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Joan Prince Memorial Swiss Pairs


From Marnie Leybourne

There wasn't a lot of movement at the top end of the field in this year's event. The winners, Fiske Warren and Kaiping Chen, reached NS at Table 1 at the end of Round one and then glued themselves to those chairs, sending every hopeful pair back down the field after each of the nine subsequent rounds.

Leone Fuller and I tried our luck against them in round three, failing miserably. The following three hands give you some idea of what we were up against, and why Fiske and Kaiping were such worthy winners.

Board one - Our one major plus

The first board demonstrated our opponents' aggressive, yet sane, bidding style. However, it didn't talk us out of our slam, netting us eight imps:

Board 1
North Deals
None Vul
Q 9 7 6
4
10 8
Q J 9 7 6 3
A 2
K Q J 9 7
A K J 4
A 8
N
WE
S
10 4
A 10 6 2
Q 9 6 5 3 2
5
K J 8 5 3
8 5 3
7
K 10 4 2
WestNorthEastSouth
MarnieFiskeLeoneKaiping
 PassPass2 1
Dbl4 5 Pass
6 PassPassPass
  1. 5+ spades and minor

Kaiping's aggressive opening in third seat followed by Fiske's 4S took away all our bidding space, however they can make eight tricks so doubling would not have been profitable.

After Leone's free bid of 5H my 6H bid was pretty easy, as was making the 13 tricks available. However, only 12 pairs were in 6H (and a further two pairs in 6D and one in 7D, which was well bid). A further eight pairs were in either 5D or 5H so they may have had some interference as well. However, the 19 pairs in 4H (and the three in the silly 3NT contract which, if there was any justice in the world, should have gone a gazillion off).

Board three - We wimped out

Our opponents' aggressive bidding style paid off, literally, in spades on this board:

Board 3
South Deals
E-W Vul
K 8 7 6 5 2
Q 3
8
Q 7 4 2
A 10 4
10 5
J 10 9 5 2
A J 8
N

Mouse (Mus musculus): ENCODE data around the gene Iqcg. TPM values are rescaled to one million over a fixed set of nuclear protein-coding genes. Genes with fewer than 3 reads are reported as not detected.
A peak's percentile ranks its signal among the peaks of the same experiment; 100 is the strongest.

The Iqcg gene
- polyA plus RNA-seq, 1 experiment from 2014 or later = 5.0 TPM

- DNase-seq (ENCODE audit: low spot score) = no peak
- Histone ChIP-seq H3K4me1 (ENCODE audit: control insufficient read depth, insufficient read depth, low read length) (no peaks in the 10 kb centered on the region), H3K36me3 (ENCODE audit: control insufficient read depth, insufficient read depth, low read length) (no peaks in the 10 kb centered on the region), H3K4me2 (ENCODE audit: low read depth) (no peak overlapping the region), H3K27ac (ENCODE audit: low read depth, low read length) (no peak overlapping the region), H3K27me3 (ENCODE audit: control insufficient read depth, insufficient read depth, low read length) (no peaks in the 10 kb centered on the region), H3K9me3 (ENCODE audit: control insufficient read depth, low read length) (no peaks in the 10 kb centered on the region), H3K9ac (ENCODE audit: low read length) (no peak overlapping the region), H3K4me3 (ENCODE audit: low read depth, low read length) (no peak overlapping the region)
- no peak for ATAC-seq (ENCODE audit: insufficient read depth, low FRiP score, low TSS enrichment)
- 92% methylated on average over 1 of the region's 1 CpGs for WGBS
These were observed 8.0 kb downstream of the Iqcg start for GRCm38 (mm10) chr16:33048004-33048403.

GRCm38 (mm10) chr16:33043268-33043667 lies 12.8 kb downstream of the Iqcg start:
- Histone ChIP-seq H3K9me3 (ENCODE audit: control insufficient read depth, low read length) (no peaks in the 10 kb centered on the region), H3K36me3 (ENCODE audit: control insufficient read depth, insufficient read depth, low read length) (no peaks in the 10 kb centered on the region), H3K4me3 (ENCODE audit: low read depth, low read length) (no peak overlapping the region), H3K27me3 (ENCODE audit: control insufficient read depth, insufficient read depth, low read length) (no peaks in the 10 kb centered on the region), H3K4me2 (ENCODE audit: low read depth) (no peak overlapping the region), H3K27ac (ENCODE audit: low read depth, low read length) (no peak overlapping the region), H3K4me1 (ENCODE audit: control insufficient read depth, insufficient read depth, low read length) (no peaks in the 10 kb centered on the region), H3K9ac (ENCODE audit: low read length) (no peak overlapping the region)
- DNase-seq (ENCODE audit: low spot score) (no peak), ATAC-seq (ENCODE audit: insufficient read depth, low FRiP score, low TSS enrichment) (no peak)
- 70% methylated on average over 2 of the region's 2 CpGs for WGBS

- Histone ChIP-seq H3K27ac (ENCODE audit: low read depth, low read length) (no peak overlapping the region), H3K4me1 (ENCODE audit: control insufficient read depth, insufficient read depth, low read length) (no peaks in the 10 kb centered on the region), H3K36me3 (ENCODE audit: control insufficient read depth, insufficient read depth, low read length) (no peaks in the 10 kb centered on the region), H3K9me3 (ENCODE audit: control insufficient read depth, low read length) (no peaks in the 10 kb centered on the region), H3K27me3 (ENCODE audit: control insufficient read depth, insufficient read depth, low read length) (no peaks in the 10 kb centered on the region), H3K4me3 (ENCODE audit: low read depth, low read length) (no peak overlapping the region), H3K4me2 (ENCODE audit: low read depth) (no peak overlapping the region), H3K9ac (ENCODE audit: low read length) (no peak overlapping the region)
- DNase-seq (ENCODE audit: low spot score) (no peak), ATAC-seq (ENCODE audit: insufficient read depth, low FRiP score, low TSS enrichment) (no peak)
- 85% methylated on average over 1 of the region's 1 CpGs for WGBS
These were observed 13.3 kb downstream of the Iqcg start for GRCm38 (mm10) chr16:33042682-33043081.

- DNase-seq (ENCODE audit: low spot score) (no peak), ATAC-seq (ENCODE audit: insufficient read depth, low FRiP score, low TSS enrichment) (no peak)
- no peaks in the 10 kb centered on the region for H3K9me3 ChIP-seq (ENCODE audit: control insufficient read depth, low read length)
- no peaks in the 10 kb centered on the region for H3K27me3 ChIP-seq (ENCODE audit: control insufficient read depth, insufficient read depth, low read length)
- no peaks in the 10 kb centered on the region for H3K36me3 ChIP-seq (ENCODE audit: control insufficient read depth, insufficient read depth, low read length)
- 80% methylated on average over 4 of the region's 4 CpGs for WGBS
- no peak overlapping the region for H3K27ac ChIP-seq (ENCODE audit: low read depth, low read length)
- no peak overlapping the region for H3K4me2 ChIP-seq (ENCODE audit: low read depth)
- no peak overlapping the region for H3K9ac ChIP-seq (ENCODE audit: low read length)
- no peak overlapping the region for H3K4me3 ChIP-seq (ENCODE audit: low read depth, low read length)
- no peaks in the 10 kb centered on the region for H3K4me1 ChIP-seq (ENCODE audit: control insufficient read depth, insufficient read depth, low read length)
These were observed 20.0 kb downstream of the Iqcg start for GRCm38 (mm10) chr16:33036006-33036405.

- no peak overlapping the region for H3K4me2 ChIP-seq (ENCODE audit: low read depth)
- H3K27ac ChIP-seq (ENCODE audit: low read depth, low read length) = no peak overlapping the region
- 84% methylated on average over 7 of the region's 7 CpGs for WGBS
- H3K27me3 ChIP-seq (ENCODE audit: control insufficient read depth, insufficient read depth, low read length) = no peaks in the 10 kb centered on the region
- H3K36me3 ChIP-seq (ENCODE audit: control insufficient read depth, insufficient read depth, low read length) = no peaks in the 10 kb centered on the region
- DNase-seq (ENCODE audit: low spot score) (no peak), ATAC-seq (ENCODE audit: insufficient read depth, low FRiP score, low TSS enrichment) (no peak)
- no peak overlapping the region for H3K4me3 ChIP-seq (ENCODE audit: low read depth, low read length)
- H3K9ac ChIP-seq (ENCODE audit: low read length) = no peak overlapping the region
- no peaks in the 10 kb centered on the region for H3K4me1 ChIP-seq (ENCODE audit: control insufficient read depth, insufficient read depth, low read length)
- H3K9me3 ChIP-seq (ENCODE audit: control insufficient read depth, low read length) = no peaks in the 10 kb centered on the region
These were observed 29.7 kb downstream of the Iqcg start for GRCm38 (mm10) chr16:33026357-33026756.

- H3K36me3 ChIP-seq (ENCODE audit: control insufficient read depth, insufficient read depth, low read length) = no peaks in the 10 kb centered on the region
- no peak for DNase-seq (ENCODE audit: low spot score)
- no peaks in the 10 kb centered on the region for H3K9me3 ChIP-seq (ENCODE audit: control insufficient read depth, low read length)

WE
S
3
A K J 8 7 6 2
K 4
K 6 3
Q J 9
9 4
A Q 7 6 3
10 9 5
WestNorthEastSouth
MarnieFiskeLeoneKaiping
   Pass
1 NT12 4 4 
PassPassDblPass
PassPass  
  1. 10-14; no major

Given our light 1NT openings, Leone could not be sure, looking at her cards, that 11 tricks could be made in hearts so she took the only other available option and we took the obvious five tricks for +300, losing 4 imps on the datum. Seven other pairs netted the same result.

Across the field, 27 pairs were left in 4H making eight, 10 or 11 tricks while only five were pushed to 5H (all making). I am not sure how five pairs made only eight tricks in 4H as I can see only three losers - two diamonds and a club.

Board 10 - When the field lets you down

Spades were once again the King on this board:

Board 10
East Deals
Both Vul
K 9 7 6 3
K 6 2
A K Q 8 4
A Q J
J 7
J 10 5 2
9 7 6 3
N
WE
S
10 2
A 10 8 5 4 3
9 6
Q 10 5
8 5 4
Q 9
7 3
A K J 8 4 2
WestNorthEastSouth
MarnieFiskeLeoneKaiping
  2 13 
Pass3 Pass4 
PassPassPass 
  1. weak major

A combined 25 count between the North and South hands, yet 10 pairs did not find game. Of those that did, 11 made 10 tricks in 4H and one pair was allowed to make 11 (my only guess is a low heart or club lead from East giving access to dummy's clubs to pitch hearts).

Other contracts included 3D, 4D, 2S and 3S, some making and some not (one pair in 3S made only five tricks, and it takes extra special declarer play to manage this result).

Nine pairs were in the ubiquitous 3NT, only one making. The others went one, two or three light. Note to all you 3NT lovers: this is not a match point pairs event - aim to bid the safer suit contracts when imp scoring is used.

Given the small number bidding and making game and the much larger number that failed in either the bidding or the play, this board cost us 11 imps and the match.



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